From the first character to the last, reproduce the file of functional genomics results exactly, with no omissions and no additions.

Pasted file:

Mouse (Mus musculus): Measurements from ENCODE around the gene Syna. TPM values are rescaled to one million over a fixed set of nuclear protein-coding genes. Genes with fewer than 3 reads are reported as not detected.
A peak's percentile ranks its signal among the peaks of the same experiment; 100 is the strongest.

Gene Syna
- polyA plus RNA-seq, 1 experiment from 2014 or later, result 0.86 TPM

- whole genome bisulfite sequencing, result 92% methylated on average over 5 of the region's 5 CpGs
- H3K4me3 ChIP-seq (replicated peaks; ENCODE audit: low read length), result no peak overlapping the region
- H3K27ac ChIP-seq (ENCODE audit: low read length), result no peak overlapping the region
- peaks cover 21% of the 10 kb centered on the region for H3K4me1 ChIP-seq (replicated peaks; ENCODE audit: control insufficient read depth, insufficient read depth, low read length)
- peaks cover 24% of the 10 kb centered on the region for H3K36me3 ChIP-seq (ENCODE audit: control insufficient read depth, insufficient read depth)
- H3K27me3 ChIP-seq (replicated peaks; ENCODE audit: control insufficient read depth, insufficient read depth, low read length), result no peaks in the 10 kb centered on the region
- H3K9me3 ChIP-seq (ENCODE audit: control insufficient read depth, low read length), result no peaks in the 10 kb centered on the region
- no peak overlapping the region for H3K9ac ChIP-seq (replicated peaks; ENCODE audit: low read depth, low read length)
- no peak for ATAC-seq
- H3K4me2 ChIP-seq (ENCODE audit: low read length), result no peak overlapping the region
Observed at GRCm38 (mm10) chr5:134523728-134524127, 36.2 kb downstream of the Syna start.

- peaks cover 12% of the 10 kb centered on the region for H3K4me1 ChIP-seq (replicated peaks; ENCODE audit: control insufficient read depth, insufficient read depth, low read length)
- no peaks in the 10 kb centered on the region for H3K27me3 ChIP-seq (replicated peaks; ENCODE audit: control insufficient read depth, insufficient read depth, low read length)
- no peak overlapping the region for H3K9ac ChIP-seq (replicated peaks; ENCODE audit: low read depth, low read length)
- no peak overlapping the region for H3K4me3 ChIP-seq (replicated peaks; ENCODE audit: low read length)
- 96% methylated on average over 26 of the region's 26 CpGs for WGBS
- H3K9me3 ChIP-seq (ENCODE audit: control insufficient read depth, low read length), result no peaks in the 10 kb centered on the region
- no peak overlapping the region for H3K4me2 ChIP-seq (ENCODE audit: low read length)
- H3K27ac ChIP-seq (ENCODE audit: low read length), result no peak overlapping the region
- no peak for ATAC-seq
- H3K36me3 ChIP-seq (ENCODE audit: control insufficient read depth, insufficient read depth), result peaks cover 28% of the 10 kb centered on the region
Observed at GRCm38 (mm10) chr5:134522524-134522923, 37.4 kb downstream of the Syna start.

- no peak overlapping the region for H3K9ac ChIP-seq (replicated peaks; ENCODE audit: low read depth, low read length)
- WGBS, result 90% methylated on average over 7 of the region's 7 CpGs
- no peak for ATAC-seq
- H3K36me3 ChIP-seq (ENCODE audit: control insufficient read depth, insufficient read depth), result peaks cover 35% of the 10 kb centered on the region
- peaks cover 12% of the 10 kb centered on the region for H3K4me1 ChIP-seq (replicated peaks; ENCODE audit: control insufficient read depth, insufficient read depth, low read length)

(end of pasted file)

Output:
Mouse (Mus musculus): Measurements from ENCODE around the gene Syna. TPM values are rescaled to one million over a fixed set of nuclear protein-coding genes. Genes with fewer than 3 reads are reported as not detected.
A peak's percentile ranks its signal among the peaks of the same experiment; 100 is the strongest.

Gene Syna
- polyA plus RNA-seq, 1 experiment from 2014 or later, result 0.86 TPM

- whole genome bisulfite sequencing, result 92% methylated on average over 5 of the region's 5 CpGs
- H3K4me3 ChIP-seq (replicated peaks; ENCODE audit: low read length), result no peak overlapping the region
- H3K27ac ChIP-seq (ENCODE audit: low read length), result no peak overlapping the region
- peaks cover 21% of the 10 kb centered on the region for H3K4me1 ChIP-seq (replicated peaks; ENCODE audit: control insufficient read depth, insufficient read depth, low read length)
- peaks cover 24% of the 10 kb centered on the region for H3K36me3 ChIP-seq (ENCODE audit: control insufficient read depth, insufficient read depth)
- H3K27me3 ChIP-seq (replicated peaks; ENCODE audit: control insufficient read depth, insufficient read depth, low read length), result no peaks in the 10 kb centered on the region
- H3K9me3 ChIP-seq (ENCODE audit: control insufficient read depth, low read length), result no peaks in the 10 kb centered on the region
- no peak overlapping the region for H3K9ac ChIP-seq (replicated peaks; ENCODE audit: low read depth, low read length)
- no peak for ATAC-seq
- H3K4me2 ChIP-seq (ENCODE audit: low read length), result no peak overlapping the region
Observed at GRCm38 (mm10) chr5:134523728-134524127, 36.2 kb downstream of the Syna start.

- peaks cover 12% of the 10 kb centered on the region for H3K4me1 ChIP-seq (replicated peaks; ENCODE audit: control insufficient read depth, insufficient read depth, low read length)
- no peaks in the 10 kb centered on the region for H3K27me3 ChIP-seq (replicated peaks; ENCODE audit: control insufficient read depth, insufficient read depth, low read length)
- no peak overlapping the region for H3K9ac ChIP-seq (replicated peaks; ENCODE audit: low read depth, low read length)
- no peak overlapping the region for H3K4me3 ChIP-seq (replicated peaks; ENCODE audit: low read length)
- 96% methylated on average over 26 of the region's 26 CpGs for WGBS
- H3K9me3 ChIP-seq (ENCODE audit: control insufficient read depth, low read length), result no peaks in the 10 kb centered on the region
- no peak overlapping the region for H3K4me2 ChIP-seq (ENCODE audit: low read length)
- H3K27ac ChIP-seq (ENCODE audit: low read length), result no peak overlapping the region
- no peak for ATAC-seq
- H3K36me3 ChIP-seq (ENCODE audit: control insufficient read depth, insufficient read depth), result peaks cover 28% of the 10 kb centered on the region
Observed at GRCm38 (mm10) chr5:134522524-134522923, 37.4 kb downstream of the Syna start.

- no peak overlapping the region for H3K9ac ChIP-seq (replicated peaks; ENCODE audit: low read depth, low read length)
- WGBS, result 90% methylated on average over 7 of the region's 7 CpGs
- no peak for ATAC-seq
- H3K36me3 ChIP-seq (ENCODE audit: control insufficient read depth, insufficient read depth), result peaks cover 35% of the 10 kb centered on the region
- peaks cover 12% of the 10 kb centered on the region for H3K4me1 ChIP-seq (replicated peaks; ENCODE audit: control insufficient read depth, insufficient read depth, low read length)